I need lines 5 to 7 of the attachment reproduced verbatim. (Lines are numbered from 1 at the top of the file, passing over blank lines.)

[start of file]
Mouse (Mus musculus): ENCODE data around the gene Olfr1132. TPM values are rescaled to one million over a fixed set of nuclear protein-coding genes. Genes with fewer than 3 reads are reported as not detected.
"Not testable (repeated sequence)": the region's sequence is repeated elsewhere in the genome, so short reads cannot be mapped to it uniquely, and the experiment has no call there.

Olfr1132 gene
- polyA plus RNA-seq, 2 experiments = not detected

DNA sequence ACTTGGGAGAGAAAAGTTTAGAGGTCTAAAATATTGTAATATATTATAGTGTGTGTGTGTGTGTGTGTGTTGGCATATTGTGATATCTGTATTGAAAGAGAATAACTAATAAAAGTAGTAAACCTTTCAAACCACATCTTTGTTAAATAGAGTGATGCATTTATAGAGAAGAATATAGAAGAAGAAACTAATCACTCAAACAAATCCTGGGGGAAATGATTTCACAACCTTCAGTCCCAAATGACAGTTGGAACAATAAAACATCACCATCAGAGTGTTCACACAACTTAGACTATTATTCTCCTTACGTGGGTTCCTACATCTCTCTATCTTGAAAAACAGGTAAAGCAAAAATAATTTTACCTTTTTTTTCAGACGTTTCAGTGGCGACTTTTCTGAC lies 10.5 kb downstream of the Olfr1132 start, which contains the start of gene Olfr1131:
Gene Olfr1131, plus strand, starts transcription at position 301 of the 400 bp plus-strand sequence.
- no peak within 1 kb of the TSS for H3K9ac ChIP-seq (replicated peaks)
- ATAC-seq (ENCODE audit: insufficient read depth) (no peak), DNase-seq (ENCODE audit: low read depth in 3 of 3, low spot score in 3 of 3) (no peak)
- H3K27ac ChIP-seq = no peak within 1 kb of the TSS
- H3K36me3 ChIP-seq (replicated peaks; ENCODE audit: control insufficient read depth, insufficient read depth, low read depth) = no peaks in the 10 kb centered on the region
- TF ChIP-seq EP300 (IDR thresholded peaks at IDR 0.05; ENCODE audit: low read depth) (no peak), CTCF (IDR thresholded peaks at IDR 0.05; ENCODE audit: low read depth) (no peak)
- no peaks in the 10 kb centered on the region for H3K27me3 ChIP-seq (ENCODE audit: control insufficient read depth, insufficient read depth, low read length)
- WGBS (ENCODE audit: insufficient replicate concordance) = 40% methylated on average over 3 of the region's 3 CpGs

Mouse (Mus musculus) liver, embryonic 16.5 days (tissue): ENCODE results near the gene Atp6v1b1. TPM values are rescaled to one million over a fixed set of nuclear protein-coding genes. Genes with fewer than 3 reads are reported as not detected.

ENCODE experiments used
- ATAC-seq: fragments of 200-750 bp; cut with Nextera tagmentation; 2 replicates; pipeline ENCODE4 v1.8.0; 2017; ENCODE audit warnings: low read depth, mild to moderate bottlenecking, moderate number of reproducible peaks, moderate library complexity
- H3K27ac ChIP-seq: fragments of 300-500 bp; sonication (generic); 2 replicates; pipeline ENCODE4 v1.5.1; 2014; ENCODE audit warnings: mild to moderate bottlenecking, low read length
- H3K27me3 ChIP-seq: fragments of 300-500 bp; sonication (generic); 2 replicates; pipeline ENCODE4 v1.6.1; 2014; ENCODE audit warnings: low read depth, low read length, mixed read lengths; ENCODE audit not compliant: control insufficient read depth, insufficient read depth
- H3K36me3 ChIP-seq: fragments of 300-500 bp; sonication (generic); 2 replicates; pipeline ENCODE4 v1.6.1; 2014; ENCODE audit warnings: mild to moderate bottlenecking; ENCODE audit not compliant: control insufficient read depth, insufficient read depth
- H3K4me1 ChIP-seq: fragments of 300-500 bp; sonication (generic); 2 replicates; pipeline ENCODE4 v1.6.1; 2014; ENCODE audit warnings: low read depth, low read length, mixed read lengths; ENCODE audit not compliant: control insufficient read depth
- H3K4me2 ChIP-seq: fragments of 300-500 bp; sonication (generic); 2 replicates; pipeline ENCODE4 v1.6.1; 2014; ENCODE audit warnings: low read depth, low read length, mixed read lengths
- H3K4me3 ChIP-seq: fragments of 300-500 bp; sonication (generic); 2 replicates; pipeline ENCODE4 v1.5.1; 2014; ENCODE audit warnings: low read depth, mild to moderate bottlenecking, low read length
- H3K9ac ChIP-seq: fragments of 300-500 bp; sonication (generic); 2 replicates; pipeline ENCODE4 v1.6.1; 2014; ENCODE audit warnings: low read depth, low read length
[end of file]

DNA sequence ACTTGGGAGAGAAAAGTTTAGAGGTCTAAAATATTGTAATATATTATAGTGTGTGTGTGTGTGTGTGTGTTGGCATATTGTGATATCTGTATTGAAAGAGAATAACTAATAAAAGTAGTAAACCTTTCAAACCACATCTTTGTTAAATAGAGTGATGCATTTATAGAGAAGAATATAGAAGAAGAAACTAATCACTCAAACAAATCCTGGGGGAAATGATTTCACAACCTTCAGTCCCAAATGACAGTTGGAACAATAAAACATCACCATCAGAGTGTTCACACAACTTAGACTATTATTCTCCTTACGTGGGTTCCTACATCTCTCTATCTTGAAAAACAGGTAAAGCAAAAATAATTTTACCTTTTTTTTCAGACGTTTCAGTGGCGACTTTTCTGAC lies 10.5 kb downstream of the Olfr1132 start, which contains the start of gene Olfr1131:
Gene Olfr1131, plus strand, starts transcription at position 301 of the 400 bp plus-strand sequence.
- no peak within 1 kb of the TSS for H3K9ac ChIP-seq (replicated peaks)